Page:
Detecting controversy on the web

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Detecting controversy on the web is a 2013 conference paper written in English by Dori-Hacohen S., Allan J. and published in International Conference on Information and Knowledge Management, Proceedings.

[edit] Abstract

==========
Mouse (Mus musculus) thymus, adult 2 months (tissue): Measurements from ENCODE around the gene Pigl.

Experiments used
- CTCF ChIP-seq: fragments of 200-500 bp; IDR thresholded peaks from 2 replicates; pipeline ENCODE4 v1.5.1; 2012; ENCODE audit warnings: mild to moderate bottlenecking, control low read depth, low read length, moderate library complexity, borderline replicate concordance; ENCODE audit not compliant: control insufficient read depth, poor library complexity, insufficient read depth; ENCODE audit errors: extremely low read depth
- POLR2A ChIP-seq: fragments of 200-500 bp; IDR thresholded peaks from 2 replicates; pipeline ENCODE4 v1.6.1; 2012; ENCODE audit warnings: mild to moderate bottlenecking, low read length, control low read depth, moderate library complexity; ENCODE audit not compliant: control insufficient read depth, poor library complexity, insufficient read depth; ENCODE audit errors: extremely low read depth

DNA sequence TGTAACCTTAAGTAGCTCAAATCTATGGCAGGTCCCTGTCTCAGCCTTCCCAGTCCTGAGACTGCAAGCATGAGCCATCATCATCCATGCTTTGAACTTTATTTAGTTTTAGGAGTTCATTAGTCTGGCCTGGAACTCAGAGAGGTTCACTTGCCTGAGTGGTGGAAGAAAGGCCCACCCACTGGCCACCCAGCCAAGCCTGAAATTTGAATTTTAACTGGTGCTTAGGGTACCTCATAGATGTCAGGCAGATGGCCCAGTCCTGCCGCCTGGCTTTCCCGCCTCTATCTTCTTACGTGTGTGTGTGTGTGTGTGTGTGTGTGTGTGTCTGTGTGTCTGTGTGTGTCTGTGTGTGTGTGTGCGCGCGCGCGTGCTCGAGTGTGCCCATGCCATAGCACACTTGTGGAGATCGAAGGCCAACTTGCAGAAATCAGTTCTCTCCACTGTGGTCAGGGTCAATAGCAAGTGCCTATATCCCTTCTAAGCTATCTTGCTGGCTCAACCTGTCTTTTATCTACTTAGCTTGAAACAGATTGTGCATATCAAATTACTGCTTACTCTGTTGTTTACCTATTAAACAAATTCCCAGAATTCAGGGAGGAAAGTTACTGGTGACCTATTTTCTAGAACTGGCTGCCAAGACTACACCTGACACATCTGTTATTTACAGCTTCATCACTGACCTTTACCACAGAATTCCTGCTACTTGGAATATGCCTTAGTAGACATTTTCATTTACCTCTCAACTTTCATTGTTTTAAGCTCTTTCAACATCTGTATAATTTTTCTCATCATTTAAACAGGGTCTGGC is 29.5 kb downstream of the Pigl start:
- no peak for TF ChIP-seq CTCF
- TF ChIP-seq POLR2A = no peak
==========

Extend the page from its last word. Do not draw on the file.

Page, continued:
A useful feature to facilitate critical literacy would alert users when they are reading a controversial web page. This requires solving a binary classification problem: does a given web page discuss a controversial topic? We explore the feasibility of solving the problem by treating it as supervised k-nearest-neighbor classification. Our approach (1) maps a webpage to a set of neighboring Wikipedia articles which were labeled on a controversiality metric; (2) coalesces those labels into an estimate of the webpage's controversiality; and finally (3) converts the estimate to a binary value using a threshold. We demonstrate the applicability of our approach by validating it on a set of webpages drawn from seed queries. We show absolute gains of 22% in F 0.5 on our test set over a sentiment-based approach, highlighting that detecting controversy is more complex than simply detecting opinions. Copyright is held by the owner/author(s).

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